Why I Hate Movember…And It’s Not Because I Don’t Like Moustaches

4 Nov

Movember is here again, and I hate it.  For those of you who don’t know what Movember is, it’s the challenge for men who do not usually sport one to grow a moustache during November to help raise money for men’s health charities. Why do I hate it?  It’s not because I’m too miserly to give to charity (I’ll happily give), or because I don’t approve of the cause it raises money for (it’s a great cause), or because I don’t like wacky money-raising ideas (I think they’re great). Instead, it’s something more personal.

I have prosopagnosia, a condition also known as face blindness.  The chances are you have never heard of it, and even though I have it, I only I found out it existed a couple of years ago. It is a weird condition that can sometimes stretch peoples’ credulity to the limits and it means that I don’t recognise or remember faces.  I’m fine with everything else, it’s just faces I have a problem with. It seems I’ve had it since I was born (as do about 1% of the population), so to me it’s normal not to recognise people by their faces.  In fact, I’m so used to it that it wasn’t until I was in my late thirties that I discovered that this wasn’t what everyone did. At that point, I had myself tested for prosopagnosia (I turned out to be at the moderate to severe end of the spectrum).  Suddenly, a lot of things in my life fell into place.

I struggle with films, especially when the lead characters change how they look (such as dyeing their hair or changing its style), and if I meet people I know out of context, I won’t recognise them.  An example of this occurred a few years ago (before I knew about face blindness), I was asked to pick up a friend’s daughter from school. She was five or six at the time and while I’d known her since she was about eighteen months old, I’d never seen her in her school uniform.  When the end of the day came, I sat outside the school and was faced with a hundred little people running out towards me, all dressed pretty much identically. I was suddenly struck by the terrifying realisation that I couldn’t tell which of them I was meant to be picking up. Luckily she recognised me or it could have got very awkward.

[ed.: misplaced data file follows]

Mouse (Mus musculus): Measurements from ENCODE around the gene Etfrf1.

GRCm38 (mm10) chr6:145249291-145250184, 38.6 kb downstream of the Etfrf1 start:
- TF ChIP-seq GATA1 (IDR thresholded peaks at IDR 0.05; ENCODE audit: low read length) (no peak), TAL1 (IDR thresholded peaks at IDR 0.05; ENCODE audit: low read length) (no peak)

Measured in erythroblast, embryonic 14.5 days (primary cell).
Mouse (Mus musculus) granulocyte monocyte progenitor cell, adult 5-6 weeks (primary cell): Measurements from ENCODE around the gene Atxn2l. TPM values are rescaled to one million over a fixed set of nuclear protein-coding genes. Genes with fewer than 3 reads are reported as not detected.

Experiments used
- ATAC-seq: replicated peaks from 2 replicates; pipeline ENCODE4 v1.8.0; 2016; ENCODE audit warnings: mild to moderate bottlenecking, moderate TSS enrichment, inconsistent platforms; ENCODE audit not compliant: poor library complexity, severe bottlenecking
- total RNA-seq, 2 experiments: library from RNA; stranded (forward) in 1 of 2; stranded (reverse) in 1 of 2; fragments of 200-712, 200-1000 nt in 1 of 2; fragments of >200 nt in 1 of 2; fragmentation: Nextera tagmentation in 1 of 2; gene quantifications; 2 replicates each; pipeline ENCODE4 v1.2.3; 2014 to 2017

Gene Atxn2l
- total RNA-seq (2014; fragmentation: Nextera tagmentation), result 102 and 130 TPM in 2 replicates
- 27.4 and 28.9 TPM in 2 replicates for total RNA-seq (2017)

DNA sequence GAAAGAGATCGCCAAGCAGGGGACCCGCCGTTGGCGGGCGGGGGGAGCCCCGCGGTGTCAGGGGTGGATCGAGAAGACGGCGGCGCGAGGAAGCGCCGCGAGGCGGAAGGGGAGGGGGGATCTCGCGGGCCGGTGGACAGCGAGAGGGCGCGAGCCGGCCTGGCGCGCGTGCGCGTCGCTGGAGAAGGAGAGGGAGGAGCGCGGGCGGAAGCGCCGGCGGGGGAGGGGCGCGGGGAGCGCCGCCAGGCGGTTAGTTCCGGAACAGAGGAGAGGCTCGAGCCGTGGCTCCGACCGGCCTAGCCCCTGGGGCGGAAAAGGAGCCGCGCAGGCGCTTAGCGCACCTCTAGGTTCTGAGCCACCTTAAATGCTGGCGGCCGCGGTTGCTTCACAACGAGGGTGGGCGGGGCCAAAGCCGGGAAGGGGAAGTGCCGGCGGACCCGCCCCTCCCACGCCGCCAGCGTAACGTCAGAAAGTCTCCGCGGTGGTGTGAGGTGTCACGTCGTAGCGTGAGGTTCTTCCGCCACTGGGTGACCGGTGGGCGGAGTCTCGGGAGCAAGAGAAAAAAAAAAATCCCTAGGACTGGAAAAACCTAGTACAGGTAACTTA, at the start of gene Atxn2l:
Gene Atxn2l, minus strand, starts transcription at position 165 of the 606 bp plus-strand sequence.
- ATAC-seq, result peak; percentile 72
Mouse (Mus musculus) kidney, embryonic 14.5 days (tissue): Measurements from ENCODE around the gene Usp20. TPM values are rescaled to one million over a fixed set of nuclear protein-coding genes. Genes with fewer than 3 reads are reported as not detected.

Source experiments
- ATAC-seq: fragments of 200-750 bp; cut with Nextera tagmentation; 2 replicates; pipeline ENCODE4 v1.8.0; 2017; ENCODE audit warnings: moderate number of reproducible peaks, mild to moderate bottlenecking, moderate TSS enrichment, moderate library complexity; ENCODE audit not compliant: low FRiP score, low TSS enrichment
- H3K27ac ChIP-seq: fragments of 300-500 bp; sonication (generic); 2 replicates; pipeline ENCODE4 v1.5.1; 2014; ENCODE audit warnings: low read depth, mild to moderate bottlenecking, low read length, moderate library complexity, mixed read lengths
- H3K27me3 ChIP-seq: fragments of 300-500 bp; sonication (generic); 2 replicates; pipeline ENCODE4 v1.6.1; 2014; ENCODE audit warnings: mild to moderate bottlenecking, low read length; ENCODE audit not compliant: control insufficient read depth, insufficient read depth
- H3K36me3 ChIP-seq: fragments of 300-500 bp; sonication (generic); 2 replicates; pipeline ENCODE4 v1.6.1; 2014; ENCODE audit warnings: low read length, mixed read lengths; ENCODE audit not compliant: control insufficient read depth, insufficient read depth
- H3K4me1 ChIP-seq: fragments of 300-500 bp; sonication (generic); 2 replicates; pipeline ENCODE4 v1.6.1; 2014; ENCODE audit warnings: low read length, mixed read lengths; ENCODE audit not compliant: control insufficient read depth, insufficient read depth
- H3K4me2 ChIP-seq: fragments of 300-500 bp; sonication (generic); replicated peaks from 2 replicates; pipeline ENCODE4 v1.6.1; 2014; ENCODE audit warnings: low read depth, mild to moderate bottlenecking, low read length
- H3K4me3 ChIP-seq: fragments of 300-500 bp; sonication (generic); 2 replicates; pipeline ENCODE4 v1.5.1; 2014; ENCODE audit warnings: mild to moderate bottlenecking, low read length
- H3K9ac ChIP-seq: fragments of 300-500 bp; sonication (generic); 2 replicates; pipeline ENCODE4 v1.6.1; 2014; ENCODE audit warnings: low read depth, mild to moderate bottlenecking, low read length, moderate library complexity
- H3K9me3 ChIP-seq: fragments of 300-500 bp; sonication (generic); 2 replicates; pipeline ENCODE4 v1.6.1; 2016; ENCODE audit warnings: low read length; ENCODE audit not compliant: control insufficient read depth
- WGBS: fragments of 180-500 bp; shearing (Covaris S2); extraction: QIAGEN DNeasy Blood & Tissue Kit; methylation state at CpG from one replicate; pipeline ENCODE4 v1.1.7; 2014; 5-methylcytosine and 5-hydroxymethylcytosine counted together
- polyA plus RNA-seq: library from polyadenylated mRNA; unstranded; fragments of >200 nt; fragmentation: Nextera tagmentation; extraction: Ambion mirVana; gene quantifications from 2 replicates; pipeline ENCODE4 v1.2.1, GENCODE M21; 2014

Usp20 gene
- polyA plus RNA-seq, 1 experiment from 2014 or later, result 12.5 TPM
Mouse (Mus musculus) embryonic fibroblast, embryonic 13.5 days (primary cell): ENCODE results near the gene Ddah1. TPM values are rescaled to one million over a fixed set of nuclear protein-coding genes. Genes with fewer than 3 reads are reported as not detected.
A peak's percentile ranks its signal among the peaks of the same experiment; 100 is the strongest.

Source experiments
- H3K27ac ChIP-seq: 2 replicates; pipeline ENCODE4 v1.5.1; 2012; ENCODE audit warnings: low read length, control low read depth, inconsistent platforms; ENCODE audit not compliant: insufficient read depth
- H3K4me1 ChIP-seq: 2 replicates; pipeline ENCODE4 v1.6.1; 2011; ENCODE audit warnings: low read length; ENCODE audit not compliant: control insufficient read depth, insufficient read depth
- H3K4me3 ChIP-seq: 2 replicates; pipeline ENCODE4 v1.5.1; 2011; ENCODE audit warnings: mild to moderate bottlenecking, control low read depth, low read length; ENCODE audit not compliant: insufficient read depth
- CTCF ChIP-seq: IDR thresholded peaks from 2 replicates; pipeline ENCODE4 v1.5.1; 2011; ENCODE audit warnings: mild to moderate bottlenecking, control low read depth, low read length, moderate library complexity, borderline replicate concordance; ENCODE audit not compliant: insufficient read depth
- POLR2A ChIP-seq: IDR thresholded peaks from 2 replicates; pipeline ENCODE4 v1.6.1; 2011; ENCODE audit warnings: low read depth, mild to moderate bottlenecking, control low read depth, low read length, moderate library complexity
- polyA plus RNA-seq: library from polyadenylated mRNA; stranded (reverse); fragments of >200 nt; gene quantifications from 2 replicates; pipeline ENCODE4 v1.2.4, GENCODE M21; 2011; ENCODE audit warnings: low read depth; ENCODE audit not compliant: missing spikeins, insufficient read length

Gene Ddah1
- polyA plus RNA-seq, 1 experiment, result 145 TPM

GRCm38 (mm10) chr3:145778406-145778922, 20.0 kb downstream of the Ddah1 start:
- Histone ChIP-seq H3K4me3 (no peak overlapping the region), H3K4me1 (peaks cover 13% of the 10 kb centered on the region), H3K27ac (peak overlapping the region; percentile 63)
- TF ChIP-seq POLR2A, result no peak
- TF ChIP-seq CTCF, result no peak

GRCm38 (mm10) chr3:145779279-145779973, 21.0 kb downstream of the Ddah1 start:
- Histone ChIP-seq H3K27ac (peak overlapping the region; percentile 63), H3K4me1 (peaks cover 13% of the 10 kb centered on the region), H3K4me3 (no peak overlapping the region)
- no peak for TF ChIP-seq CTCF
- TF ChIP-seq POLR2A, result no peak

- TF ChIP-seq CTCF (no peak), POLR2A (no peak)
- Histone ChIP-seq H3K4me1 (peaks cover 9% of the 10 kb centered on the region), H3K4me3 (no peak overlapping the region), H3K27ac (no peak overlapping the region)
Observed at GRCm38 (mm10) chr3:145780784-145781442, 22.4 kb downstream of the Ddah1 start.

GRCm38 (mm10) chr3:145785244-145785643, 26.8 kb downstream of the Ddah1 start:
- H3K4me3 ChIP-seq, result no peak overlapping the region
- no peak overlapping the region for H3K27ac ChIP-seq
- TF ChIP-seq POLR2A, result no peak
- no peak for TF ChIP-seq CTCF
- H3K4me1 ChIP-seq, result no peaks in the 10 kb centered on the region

Once I found out I had prosopagnosia, I mentioned it to my brother. He wasn’t surprised. Over the years, he’d repeatedly seen the blank look on my face when I met people who I should clearly have known. My best friend, who I’d known for twenty years, dismisses it as me just not putting in the effort, and I can’t really blame him. It just sounds so bizarre to say that you cannot do something that everyone else around you takes for granted. My girlfriend is very supportive and puts up with me leaning over and asking in a hushed tone who people are, whether they are ones in our social circle or actors in movies (and it can be several times for the same character in the same movie!). She also has to put up with the fact that I can’t always pick her out of a crowd if I don’t remember what clothes she’s wearing on a particular day.

There’s another side to this though. I now realise I tend to primarily recognise people by their hairstyles and I’ll confuse very different people who wear their hair in a similar way. There have been several times when I have been confidently speaking to someone who I thought was one person only to work out from what they’re saying that they a completely different person. As yet, I’ve never put my foot in it too badly when I’ve done this (or at least not as far as I know), but I’m sure one day I will.